He’s right. First, the whole concept on which putative father registries are based is that single fathers don’t care about their kids. That justification has been proven wrong time and again, but, as I stated earlier, where there’s money to be made, pretty much any excuse will do. And the idea of the callousness and cowardice of fathers, particularly single ones, is by now so well accepted that few pause to question it. Maillard gets the point.
States also presume that most unmarried men don’t want children. Men who impregnate women outside of marriage are caricatured: lazy, irresponsible, careless, oversexed.
Where Maillard goes off the rails is his effort at “balance.” According to him, yes, the system of putative father registries has severe flaws, but there are legitimate reasons for it.
Some may see the registry as a way of forcing a pregnant mother to maintain an unwanted connection with past partners.
To which the only sensible reaction is “Huh?” No, registries accomplish exactly the opposite. They make it easier on mothers to avoid contact with fathers they choose not to. The system of law they replaced usually required a showing that the father had “abandoned” his child. Failure to do so meant his rights were firmly in place, and many mothers couldn’t carry that legal burden. Putative father registries work on behalf of fathers only if they know about them, which only a vanishingly small number do.
She may withhold information for reasons of safety and well-being: domestic violence, mental distress, or financial pressures. She could have become pregnant from a sexual assault or experience regret about an unwanted pregnancy. She might also disagree with the father about her reproductive choices to terminate the pregnancy or place the child with another family. Privileging the mother’s rights over the father’s recognizes her right to bodily autonomy.
All true. And if the power of mothers to control the rights of fathers is one’s only concern, then the registries make perfect sense. Maillard’s paragraph fairly screams the fact. Does it occur to him that, if a father successfully challenges an adoption and gains custody of his child, it’s no concern of the mother at all? She need have no contact with him or the child with whom she clearly doesn’t desire contact. And surely Maillard can figure out that, if she aborts the fetus, adoption never becomes an issue.
To say that putative father registries “recognize her right to bodily autonomy” is just stupid. They do no such thing and no one – not courts, not legislatures – has ever made the claim. Face it, Prof. Maillard, putative father registries are about one thing – preventing fathers from receiving notice of the adoption of their children. A woman’s “bodily autonomy” never enters into it.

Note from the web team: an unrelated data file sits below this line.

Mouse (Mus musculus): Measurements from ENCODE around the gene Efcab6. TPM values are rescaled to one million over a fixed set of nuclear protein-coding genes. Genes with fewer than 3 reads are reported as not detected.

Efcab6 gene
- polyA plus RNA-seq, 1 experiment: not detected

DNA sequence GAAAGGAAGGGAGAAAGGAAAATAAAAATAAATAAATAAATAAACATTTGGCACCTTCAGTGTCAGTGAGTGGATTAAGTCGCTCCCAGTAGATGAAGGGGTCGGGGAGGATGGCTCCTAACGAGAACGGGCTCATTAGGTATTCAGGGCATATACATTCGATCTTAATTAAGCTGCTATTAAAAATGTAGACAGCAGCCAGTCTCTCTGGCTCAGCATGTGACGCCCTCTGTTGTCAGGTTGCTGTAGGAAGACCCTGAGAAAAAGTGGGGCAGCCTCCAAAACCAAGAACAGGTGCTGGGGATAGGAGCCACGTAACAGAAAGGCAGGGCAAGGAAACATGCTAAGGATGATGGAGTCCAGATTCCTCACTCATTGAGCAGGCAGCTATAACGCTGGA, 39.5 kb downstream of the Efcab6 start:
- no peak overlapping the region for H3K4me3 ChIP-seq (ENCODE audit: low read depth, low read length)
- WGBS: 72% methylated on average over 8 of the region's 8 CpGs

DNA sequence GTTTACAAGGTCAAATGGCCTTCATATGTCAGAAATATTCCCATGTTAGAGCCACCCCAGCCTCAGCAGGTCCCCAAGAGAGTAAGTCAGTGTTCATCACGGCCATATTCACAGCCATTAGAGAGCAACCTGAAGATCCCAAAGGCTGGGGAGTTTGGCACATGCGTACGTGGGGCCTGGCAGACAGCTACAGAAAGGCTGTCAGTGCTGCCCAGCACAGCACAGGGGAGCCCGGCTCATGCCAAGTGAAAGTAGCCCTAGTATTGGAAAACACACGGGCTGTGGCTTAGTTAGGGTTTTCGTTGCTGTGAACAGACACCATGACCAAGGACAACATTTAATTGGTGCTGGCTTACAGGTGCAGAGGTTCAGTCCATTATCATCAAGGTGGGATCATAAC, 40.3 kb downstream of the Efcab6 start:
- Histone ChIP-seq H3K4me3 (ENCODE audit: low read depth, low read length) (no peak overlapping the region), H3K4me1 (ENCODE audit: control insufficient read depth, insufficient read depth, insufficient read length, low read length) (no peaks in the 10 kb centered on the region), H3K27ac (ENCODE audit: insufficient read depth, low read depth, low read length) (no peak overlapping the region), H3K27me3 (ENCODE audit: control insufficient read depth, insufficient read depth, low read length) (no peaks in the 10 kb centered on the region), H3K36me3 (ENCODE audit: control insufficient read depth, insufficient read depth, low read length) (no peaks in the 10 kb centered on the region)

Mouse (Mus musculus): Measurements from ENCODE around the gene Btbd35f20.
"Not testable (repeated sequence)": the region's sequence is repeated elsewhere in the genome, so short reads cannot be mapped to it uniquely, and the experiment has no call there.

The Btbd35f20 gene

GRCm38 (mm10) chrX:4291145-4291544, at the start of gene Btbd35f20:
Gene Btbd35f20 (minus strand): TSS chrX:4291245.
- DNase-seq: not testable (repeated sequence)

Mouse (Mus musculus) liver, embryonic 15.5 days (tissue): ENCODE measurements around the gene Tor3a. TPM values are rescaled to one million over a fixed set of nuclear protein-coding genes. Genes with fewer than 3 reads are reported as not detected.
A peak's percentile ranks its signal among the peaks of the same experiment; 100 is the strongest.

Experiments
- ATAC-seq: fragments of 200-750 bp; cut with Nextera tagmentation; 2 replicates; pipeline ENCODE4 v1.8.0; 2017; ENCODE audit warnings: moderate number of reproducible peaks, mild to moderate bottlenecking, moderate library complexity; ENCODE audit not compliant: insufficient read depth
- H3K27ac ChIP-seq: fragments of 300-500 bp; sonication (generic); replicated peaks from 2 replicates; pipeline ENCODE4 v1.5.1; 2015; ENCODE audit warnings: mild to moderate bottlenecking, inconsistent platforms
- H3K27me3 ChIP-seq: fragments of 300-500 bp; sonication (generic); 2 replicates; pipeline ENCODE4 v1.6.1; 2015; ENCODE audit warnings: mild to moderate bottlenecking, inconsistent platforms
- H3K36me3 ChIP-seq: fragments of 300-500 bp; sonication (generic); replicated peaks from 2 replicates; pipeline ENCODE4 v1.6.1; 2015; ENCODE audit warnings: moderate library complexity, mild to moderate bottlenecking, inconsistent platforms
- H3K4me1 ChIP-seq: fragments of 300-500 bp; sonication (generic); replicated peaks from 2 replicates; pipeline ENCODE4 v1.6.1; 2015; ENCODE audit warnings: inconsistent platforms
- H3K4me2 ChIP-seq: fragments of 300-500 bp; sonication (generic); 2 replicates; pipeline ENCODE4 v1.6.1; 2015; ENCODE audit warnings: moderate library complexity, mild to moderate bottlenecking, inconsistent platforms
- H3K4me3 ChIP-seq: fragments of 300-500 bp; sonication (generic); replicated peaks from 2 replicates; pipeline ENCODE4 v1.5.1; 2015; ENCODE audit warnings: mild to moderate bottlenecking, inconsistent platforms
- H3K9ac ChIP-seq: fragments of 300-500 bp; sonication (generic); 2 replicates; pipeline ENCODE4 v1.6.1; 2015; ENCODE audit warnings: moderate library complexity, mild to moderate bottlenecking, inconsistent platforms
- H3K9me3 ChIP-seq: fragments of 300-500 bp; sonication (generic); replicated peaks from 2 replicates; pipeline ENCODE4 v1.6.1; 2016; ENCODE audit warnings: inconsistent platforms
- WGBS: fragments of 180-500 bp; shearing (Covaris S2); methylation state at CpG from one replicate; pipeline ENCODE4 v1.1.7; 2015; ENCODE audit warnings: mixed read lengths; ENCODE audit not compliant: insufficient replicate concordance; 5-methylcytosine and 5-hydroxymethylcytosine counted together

In the unlikely event that the child was conceived via sexual assault, again, the woman has every right to terminate her pregnancy and the state’s PFR never comes into play. If she decides to have the child and keep it, the PFR never comes into play. The PFR only comes into play if she has the child and places it for adoption, and if he successfully contests the adoption, she again is not involved.
No, as Maillard’s plaint makes clear, the only arguments in favor of registries are those also in favor of mothers controlling fathers’ parental rights. Too bad a family law professor can’t get his mind around that simplest of concepts.
If that one’s too tough for him, here’s another: as we do in every other area of law, we should place the requirement of giving notice on the party with knowledge of the facts. If I want to sell my house, I’m required to disclose latent defects to the buyer. Why? Because I know about them and he/she doesn’t. I have the information and he/she shouldn’t be burdened with trying to figure out what it might be.
The same is true with women’s pregnancies and fathers’ rights. Mothers know when they’re pregnant; fathers, particularly single fathers, don’t always. If fathers are to have meaningful parental rights, mothers should be required by law to provide the information to fathers, as long as they don’t abort the fetus. If they do of course, there’s no real point.
Far too many adoptions in this country don’t need to occur, but they do anyway for two primary reasons. The first is the desire of the adoption industry to make money. No adoption, no money. The second is our culture’s blind need to place fathers’ rights in mothers’ hands. Not surprisingly, the two find common ground in putative father registries.
But in a country in which over 400,000 children in foster care need adoptive parents and only about 50,000 stranger (i.e. not step-parent) adoptions are finalized every year, we don’t need to be forcing adoption on kids who don’t need it. But time and again, that’s what the adoption industry does and PFRs oil the gears.
A just society would have scrapped the things long ago. Ours makes do with a tepid article that apologizes for their use while setting up feminist straw men in their defense. All in all, a pretty sad showing whose chief redeeming quality is that it raises the issue at all.